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Start/stop screensaver from TCC?

Is there a built-in way to start THE (or any) screensaver? Start\Run will start SCRNSAVE.SCR (et al.); so will SHELLEX (plugin wrapper for ShellExecuteEx).

How about stopping a screensaver? In Windows 7, "KEYSTACK Esc" or a program generated mouse click (SendInput) will stop the screenvaver. Neither will do so in Windows 10 (but either of those will wake up a power-saving monitor).
Does anybody even *use* a screensaver anymore?
Assuming the answer is yes (and I don't know whether that's the case), a related question would probably be, "How many people who are likely to regularly use TCC or TCC-RT would be likely to run a screensaver?"

Admittedly I'm guessing, but probably most folks who frequently interact with TCC are tech-oriented, either programmers, system operators, network admins, etc., or it's TCC-RT running on server farms, etc., and those folks and applications generally would not be using a screensaver, even if the general public might.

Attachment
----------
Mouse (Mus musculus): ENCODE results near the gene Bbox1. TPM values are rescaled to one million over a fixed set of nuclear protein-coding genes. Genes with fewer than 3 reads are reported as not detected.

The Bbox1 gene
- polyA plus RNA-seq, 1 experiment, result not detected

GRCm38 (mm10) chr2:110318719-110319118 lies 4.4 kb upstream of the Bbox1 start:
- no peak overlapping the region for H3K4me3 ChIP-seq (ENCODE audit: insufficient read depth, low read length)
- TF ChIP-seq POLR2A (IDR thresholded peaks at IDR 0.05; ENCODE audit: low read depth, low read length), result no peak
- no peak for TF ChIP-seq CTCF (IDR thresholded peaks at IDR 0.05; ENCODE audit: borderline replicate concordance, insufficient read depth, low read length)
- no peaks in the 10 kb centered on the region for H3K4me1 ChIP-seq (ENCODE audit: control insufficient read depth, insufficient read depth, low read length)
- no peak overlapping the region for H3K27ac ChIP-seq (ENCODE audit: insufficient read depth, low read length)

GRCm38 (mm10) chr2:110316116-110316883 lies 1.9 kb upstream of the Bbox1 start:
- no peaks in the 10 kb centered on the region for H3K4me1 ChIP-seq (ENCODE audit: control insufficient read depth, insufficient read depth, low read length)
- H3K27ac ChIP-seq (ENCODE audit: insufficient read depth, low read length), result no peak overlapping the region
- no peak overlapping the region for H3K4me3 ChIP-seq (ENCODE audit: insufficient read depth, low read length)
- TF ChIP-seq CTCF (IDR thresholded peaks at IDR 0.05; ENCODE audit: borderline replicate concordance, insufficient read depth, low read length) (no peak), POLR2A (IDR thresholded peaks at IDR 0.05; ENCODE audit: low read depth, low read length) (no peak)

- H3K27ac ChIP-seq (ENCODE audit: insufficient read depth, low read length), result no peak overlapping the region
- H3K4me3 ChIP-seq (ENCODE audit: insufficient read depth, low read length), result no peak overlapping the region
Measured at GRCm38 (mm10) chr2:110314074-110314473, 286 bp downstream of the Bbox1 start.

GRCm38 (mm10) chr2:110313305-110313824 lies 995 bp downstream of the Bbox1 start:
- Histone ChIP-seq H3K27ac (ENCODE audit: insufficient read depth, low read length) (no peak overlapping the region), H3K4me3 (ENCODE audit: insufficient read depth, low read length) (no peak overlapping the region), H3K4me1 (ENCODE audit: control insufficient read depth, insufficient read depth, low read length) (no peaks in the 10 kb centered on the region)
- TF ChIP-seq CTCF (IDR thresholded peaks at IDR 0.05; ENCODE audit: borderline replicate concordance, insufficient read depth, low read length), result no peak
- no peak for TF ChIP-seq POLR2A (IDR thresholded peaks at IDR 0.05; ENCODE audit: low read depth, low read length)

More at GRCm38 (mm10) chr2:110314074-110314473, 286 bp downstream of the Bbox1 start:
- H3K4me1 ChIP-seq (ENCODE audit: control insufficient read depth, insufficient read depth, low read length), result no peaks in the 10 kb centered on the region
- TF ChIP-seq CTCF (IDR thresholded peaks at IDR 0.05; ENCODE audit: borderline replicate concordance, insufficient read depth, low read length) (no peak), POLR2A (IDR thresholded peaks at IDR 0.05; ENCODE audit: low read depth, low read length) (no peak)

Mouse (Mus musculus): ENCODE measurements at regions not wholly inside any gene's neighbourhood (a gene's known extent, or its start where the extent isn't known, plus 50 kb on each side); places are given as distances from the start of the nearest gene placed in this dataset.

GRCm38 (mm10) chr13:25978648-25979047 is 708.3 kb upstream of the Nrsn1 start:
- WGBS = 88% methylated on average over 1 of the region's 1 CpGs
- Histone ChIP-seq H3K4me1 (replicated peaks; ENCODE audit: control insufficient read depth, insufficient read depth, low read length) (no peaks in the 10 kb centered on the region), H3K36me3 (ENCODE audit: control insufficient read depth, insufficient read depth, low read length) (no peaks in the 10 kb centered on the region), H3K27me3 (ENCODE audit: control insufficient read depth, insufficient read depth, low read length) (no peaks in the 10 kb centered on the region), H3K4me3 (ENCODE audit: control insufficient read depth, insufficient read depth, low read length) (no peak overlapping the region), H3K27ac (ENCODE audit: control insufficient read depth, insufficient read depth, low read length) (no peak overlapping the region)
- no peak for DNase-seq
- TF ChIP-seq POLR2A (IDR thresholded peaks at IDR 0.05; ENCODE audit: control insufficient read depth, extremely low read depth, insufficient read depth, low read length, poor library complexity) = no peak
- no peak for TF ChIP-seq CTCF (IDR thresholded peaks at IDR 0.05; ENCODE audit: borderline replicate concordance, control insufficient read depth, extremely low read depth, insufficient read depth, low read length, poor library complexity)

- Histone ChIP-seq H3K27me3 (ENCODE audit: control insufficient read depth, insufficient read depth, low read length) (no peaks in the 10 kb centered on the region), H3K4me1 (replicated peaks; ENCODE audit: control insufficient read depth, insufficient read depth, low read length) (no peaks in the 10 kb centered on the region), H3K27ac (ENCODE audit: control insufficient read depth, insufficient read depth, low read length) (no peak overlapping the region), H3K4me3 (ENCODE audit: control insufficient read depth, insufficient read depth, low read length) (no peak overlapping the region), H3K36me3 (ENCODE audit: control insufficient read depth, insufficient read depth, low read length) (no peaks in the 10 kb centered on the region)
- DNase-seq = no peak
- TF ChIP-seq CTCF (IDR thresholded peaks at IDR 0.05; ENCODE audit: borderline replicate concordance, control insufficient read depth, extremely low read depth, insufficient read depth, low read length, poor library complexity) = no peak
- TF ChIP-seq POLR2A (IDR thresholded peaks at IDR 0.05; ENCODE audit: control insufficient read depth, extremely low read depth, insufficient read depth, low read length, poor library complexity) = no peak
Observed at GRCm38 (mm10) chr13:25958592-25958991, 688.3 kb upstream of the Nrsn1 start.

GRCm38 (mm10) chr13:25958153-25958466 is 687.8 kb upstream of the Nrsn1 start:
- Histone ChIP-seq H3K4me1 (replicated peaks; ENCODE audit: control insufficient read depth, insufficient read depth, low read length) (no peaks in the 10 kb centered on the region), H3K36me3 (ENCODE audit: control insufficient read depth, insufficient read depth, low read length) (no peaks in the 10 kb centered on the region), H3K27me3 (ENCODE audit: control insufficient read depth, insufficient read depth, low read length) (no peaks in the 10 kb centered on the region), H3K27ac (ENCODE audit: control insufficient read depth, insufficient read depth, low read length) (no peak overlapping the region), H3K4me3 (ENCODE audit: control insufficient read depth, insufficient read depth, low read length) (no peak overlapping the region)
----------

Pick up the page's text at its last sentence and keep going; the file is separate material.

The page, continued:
Hey @vefatica will this work?
rundll32 user32.dll,SetCursorPos

EDIT: Nope, did not work on my Windows 10 system.

Does anybody even *use* a screensaver anymore?

Lots of people. Of course CRT burn-in is no longer a thing, but (1) a screen saver can automatically lock your session for you, and (2) some are kinda fun.

(And in student labs I often set ye olde Logoff screen saver as the default. It's amazing to me how many people will log into a public computer with their own credentials, and then just walk away when they're finished. Do they forget to log off? Not know how? Can't be bothered? Well, anyway: antique screen saver to the rescue....)
I don't think anybody has every asked for a screensaver-related feature for the past 25-30 years. I'm having trouble seeing why something like that would benefit from being in the command processor.
With AutoHotKey, PowerPro, and probably others you might be able to assign it to a keystroke (tcc /c start_the_screensaver).

Actually, "scrnsave.scr" works in Powershell.

This is not a request. I have a plugin and an EXE that will do it.
How about:
postmsg "=%_pid" 0x0112 0xf140 0
And here, this puts the monitor into power-saving mode (WM_SYSCOMMAND\SC_MONITORPOWER).

postmsg "=%_pid" 0x0112 0xf170 2

The docs say:

The lParam parameter can have the following values:
  • -1 (the display is powering on)
  • 1 (the display is going to low power)
  • 2 (the display is being shut off)
Here (desktop) 1 does nothing and 2 results in "searching for signal" ... "no signal" ... "entering power-saving mode" ...

The behavior might be different on different devices.

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